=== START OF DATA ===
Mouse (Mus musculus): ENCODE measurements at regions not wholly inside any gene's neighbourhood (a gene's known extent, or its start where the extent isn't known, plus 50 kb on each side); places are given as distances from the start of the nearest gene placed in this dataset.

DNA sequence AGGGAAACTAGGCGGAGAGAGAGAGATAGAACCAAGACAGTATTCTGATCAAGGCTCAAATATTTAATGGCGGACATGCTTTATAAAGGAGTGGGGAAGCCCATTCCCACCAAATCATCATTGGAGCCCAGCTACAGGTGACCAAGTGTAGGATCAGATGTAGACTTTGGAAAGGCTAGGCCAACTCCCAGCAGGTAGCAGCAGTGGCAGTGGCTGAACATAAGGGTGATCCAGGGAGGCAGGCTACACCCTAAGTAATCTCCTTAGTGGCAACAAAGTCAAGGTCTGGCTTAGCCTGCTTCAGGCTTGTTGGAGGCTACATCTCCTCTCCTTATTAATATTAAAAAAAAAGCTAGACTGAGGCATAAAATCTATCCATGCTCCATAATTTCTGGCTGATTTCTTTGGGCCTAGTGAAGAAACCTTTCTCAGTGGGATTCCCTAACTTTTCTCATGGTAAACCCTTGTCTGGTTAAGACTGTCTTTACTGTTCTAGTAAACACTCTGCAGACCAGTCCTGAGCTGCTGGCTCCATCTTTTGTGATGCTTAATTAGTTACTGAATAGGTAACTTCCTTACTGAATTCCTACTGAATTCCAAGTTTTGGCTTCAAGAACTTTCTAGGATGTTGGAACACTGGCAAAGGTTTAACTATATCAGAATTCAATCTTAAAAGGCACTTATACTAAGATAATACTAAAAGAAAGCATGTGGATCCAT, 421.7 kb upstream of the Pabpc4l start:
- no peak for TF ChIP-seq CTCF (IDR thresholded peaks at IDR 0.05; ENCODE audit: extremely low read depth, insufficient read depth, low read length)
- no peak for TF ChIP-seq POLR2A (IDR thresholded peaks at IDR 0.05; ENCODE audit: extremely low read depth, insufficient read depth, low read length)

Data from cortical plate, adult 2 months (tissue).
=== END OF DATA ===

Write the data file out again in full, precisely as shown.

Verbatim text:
Mouse (Mus musculus): ENCODE measurements at regions not wholly inside any gene's neighbourhood (a gene's known extent, or its start where the extent isn't known, plus 50 kb on each side); places are given as distances from the start of the nearest gene placed in this dataset.

DNA sequence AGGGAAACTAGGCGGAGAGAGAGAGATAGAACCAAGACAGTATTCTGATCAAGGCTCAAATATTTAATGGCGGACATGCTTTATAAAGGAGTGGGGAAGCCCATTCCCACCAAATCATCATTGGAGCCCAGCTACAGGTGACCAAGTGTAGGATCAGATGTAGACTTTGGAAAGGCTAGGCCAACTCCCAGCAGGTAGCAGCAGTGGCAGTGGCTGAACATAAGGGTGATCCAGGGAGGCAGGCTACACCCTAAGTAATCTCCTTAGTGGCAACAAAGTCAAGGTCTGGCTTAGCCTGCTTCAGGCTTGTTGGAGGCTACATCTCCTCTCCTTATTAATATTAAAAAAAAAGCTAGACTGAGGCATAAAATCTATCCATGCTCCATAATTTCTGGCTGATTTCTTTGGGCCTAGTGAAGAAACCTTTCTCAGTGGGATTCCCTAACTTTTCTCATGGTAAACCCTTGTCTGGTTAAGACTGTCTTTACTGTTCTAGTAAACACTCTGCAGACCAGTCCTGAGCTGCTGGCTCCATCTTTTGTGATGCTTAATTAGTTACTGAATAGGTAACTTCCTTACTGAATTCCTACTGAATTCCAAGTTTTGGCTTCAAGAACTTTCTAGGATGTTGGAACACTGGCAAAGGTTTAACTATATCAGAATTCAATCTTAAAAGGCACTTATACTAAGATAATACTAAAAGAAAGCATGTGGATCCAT, 421.7 kb upstream of the Pabpc4l start:
- no peak for TF ChIP-seq CTCF (IDR thresholded peaks at IDR 0.05; ENCODE audit: extremely low read depth, insufficient read depth, low read length)
- no peak for TF ChIP-seq POLR2A (IDR thresholded peaks at IDR 0.05; ENCODE audit: extremely low read depth, insufficient read depth, low read length)

Data from cortical plate, adult 2 months (tissue).